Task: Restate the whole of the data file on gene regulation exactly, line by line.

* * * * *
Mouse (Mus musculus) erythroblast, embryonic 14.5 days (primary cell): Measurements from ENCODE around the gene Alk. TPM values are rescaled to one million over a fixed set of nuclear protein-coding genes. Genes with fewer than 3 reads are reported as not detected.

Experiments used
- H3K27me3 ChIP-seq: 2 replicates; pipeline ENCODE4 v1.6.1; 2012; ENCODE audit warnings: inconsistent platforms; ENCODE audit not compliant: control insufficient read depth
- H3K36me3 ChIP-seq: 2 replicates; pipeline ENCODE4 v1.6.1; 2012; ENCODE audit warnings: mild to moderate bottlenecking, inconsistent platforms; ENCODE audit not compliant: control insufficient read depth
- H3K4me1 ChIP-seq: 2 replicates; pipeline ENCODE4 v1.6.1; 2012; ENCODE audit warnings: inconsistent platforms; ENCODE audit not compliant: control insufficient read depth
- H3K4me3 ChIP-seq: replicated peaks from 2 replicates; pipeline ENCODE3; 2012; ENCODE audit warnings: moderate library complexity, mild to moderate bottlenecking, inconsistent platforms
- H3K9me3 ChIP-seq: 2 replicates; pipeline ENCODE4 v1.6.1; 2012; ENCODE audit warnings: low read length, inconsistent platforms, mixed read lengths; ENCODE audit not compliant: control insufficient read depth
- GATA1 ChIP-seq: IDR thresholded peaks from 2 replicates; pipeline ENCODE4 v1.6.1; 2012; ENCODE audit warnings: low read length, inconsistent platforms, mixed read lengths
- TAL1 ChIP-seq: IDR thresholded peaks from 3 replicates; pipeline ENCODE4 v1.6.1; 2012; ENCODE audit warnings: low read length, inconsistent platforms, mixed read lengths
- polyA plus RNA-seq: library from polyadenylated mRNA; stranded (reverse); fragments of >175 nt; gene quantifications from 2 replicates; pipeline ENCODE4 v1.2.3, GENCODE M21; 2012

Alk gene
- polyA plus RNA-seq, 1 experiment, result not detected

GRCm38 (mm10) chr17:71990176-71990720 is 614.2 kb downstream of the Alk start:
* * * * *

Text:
Mouse (Mus musculus) erythroblast, embryonic 14.5 days (primary cell): Measurements from ENCODE around the gene Alk. TPM values are rescaled to one million over a fixed set of nuclear protein-coding genes. Genes with fewer than 3 reads are reported as not detected.

Experiments used
- H3K27me3 ChIP-seq: 2 replicates; pipeline ENCODE4 v1.6.1; 2012; ENCODE audit warnings: inconsistent platforms; ENCODE audit not compliant: control insufficient read depth
- H3K36me3 ChIP-seq: 2 replicates; pipeline ENCODE4 v1.6.1; 2012; ENCODE audit warnings: mild to moderate bottlenecking, inconsistent platforms; ENCODE audit not compliant: control insufficient read depth
- H3K4me1 ChIP-seq: 2 replicates; pipeline ENCODE4 v1.6.1; 2012; ENCODE audit warnings: inconsistent platforms; ENCODE audit not compliant: control insufficient read depth
- H3K4me3 ChIP-seq: replicated peaks from 2 replicates; pipeline ENCODE3; 2012; ENCODE audit warnings: moderate library complexity, mild to moderate bottlenecking, inconsistent platforms
- H3K9me3 ChIP-seq: 2 replicates; pipeline ENCODE4 v1.6.1; 2012; ENCODE audit warnings: low read length, inconsistent platforms, mixed read lengths; ENCODE audit not compliant: control insufficient read depth
- GATA1 ChIP-seq: IDR thresholded peaks from 2 replicates; pipeline ENCODE4 v1.6.1; 2012; ENCODE audit warnings: low read length, inconsistent platforms, mixed read lengths
- TAL1 ChIP-seq: IDR thresholded peaks from 3 replicates; pipeline ENCODE4 v1.6.1; 2012; ENCODE audit warnings: low read length, inconsistent platforms, mixed read lengths
- polyA plus RNA-seq: library from polyadenylated mRNA; stranded (reverse); fragments of >175 nt; gene quantifications from 2 replicates; pipeline ENCODE4 v1.2.3, GENCODE M21; 2012

Alk gene
- polyA plus RNA-seq, 1 experiment, result not detected

GRCm38 (mm10) chr17:71990176-71990720 is 614.2 kb downstream of the Alk start: